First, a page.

All Systems Go

Though most are agreed that a flexible, multi-hazard warning system is what Sri Lanka needs, it might have to be put into law to ever really take effect. Though most are agreed that a flexible, multi-hazard warning system is what Sri Lanka needs, it might have to be put into law to ever really take effect.

Local officials have been falling over each other to deflect the blame as to where they were when crisis hit and why all seismic detection systems seem to have failed.

Or even, why no lessons were learnt from Sri Lanka’s history of floods and landslides, the last of which hit two years ago, killing 235 people in six districts.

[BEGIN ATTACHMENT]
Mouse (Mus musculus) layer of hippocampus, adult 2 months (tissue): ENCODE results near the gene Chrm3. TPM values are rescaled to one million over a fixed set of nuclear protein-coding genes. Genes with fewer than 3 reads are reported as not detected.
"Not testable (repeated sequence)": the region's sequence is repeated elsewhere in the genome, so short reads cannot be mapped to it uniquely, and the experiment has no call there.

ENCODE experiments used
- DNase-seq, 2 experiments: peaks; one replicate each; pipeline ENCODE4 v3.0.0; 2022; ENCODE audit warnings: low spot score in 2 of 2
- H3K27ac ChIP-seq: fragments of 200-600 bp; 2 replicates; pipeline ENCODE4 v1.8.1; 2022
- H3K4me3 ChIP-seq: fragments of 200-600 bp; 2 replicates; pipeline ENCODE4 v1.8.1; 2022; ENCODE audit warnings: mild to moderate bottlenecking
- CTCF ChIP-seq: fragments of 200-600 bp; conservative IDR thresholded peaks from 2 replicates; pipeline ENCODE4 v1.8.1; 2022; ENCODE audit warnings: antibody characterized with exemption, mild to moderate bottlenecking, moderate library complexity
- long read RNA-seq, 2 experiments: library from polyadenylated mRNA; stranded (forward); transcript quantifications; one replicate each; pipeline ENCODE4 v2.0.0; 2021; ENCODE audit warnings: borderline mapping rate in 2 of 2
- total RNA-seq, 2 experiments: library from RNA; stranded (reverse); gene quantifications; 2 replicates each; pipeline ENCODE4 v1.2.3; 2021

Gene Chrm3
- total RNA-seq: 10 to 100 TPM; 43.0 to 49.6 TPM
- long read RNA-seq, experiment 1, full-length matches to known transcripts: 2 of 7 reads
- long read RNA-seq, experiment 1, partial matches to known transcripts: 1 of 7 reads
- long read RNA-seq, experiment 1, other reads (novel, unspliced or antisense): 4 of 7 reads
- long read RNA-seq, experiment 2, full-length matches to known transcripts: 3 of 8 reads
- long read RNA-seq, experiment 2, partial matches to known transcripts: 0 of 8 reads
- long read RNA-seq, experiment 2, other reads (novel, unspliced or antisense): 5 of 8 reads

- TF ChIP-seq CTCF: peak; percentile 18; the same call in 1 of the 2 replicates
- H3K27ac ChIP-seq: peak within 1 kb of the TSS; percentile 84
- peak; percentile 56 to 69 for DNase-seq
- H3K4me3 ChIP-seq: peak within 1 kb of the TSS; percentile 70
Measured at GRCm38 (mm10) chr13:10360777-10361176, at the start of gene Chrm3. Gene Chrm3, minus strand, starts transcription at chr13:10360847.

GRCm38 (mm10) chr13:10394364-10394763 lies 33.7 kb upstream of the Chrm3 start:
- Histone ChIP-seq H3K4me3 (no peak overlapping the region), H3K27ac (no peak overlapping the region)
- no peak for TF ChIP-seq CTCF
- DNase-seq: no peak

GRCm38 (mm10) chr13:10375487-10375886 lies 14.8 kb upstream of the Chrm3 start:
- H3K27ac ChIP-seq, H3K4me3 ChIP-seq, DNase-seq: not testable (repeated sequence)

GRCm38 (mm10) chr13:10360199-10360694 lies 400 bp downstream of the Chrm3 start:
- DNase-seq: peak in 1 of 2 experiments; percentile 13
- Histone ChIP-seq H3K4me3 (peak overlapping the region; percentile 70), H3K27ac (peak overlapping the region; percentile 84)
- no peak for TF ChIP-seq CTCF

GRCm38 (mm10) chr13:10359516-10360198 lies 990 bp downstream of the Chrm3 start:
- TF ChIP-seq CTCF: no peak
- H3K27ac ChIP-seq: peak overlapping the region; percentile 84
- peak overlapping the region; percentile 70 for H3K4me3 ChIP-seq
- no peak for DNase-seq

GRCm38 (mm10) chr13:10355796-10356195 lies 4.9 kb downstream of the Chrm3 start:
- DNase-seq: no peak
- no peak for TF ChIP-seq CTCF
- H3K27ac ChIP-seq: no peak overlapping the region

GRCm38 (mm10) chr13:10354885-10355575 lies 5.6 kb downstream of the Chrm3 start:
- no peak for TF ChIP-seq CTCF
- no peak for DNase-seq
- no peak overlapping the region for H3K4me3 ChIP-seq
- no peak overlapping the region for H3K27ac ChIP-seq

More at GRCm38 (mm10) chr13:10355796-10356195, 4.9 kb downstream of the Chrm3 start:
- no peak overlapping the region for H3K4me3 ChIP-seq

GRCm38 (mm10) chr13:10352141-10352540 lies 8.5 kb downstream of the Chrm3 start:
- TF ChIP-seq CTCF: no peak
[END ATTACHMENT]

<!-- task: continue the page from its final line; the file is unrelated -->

Though, much of the paperwork has been done, including plans to identify flood, landslide and other disaster prone areas, there hasn’t been any way to take it to grassroots.

“Almost all landslide stricken districts are known and that information is already with relevant government officials at provincial and district offices,” Project Manager for the Sri Lanka Urban Multi-Hazard Disaster Mitigation Project, Lionel Hewawasam says.

Hewawasam heads a USAID funded project set up to build capacity from school